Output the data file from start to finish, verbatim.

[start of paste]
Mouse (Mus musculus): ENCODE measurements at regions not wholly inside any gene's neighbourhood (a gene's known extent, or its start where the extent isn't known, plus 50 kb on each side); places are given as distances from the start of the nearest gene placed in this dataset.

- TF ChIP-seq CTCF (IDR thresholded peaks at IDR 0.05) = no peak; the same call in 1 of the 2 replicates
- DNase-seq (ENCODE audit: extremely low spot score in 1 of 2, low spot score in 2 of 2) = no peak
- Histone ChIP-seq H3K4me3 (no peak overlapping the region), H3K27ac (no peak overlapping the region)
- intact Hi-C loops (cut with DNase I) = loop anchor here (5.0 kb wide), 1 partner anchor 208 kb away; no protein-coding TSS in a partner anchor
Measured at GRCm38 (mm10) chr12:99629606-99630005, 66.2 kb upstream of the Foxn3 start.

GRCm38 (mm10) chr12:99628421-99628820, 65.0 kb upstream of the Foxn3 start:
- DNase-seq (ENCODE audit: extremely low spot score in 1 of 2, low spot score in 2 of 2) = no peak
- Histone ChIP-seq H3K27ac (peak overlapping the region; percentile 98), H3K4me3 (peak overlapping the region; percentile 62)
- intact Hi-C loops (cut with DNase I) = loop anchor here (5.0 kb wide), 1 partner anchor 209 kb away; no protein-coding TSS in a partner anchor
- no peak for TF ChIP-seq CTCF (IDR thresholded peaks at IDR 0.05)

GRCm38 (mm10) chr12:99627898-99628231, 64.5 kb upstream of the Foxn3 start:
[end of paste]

Mouse (Mus musculus): ENCODE measurements at regions not wholly inside any gene's neighbourhood (a gene's known extent, or its start where the extent isn't known, plus 50 kb on each side); places are given as distances from the start of the nearest gene placed in this dataset.

- TF ChIP-seq CTCF (IDR thresholded peaks at IDR 0.05) = no peak; the same call in 1 of the 2 replicates
- DNase-seq (ENCODE audit: extremely low spot score in 1 of 2, low spot score in 2 of 2) = no peak
- Histone ChIP-seq H3K4me3 (no peak overlapping the region), H3K27ac (no peak overlapping the region)
- intact Hi-C loops (cut with DNase I) = loop anchor here (5.0 kb wide), 1 partner anchor 208 kb away; no protein-coding TSS in a partner anchor
Measured at GRCm38 (mm10) chr12:99629606-99630005, 66.2 kb upstream of the Foxn3 start.

GRCm38 (mm10) chr12:99628421-99628820, 65.0 kb upstream of the Foxn3 start:
- DNase-seq (ENCODE audit: extremely low spot score in 1 of 2, low spot score in 2 of 2) = no peak
- Histone ChIP-seq H3K27ac (peak overlapping the region; percentile 98), H3K4me3 (peak overlapping the region; percentile 62)
- intact Hi-C loops (cut with DNase I) = loop anchor here (5.0 kb wide), 1 partner anchor 209 kb away; no protein-coding TSS in a partner anchor
- no peak for TF ChIP-seq CTCF (IDR thresholded peaks at IDR 0.05)

GRCm38 (mm10) chr12:99627898-99628231, 64.5 kb upstream of the Foxn3 start: